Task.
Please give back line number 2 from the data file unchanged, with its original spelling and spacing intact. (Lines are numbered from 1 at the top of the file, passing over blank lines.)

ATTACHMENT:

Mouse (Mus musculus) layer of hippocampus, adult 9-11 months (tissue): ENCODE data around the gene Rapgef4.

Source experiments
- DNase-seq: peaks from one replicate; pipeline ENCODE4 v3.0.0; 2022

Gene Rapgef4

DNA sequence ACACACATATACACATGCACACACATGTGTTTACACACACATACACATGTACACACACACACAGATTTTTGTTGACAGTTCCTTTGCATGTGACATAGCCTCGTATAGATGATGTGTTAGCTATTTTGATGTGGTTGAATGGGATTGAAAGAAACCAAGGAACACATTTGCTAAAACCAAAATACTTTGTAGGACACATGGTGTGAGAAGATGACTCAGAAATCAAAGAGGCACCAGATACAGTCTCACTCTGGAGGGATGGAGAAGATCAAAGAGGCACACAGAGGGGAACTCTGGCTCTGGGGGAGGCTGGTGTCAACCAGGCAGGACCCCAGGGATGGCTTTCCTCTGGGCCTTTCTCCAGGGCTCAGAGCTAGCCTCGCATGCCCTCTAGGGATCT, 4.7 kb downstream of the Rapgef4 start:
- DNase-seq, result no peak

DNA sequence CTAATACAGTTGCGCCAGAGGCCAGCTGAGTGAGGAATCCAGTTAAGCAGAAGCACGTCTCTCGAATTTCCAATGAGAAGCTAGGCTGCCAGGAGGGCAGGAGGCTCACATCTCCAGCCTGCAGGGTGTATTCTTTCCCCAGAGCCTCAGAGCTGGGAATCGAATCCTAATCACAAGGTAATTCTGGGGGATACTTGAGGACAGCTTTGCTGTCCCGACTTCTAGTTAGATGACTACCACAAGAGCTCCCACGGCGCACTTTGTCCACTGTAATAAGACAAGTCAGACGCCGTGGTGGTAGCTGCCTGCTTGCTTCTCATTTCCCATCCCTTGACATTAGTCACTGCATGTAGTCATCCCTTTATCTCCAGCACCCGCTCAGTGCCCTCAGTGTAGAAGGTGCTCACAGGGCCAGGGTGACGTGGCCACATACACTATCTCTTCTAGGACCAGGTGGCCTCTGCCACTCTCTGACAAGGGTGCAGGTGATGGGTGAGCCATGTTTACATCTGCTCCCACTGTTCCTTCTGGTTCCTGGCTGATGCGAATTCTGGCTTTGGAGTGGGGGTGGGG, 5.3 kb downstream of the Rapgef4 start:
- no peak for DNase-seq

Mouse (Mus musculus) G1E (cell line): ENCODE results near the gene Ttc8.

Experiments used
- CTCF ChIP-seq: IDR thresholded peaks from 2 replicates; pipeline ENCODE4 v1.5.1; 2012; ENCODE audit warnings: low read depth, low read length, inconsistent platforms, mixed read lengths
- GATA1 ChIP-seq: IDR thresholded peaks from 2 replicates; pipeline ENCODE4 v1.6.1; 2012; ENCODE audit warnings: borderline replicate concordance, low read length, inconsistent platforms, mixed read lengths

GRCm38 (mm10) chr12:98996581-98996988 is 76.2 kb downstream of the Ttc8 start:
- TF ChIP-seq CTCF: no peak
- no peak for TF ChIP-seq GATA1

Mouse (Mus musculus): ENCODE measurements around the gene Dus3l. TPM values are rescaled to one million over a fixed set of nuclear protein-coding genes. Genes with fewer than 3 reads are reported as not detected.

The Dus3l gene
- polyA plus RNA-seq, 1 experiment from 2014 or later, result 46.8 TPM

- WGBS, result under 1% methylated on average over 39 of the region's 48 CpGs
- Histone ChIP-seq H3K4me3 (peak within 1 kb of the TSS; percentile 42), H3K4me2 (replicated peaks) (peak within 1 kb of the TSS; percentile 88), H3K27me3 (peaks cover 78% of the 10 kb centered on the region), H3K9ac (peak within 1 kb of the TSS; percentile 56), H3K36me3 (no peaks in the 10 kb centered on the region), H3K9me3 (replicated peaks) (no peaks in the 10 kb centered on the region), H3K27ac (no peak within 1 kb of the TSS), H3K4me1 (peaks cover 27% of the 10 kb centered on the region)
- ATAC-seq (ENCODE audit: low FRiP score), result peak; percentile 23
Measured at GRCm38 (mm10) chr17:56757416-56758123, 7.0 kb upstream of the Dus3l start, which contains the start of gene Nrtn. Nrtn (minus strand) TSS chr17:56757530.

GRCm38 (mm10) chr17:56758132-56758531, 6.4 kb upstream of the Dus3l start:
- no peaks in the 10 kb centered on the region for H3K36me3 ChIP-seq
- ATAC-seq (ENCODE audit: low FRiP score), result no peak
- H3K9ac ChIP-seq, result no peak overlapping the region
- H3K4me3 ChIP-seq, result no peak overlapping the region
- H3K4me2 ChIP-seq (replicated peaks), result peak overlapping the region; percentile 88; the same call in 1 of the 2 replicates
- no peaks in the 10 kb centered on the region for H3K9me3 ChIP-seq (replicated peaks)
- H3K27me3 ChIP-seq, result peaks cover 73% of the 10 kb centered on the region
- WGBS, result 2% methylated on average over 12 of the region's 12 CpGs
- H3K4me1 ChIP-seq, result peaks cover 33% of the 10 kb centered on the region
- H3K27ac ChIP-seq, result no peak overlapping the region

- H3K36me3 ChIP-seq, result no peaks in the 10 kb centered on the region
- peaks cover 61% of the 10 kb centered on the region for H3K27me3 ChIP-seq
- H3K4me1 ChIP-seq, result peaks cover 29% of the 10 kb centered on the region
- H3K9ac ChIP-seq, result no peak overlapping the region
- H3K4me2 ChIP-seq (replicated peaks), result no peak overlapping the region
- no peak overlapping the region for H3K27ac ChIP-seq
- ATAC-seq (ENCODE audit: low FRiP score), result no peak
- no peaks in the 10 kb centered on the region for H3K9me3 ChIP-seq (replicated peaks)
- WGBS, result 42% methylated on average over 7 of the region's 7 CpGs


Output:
Source experiments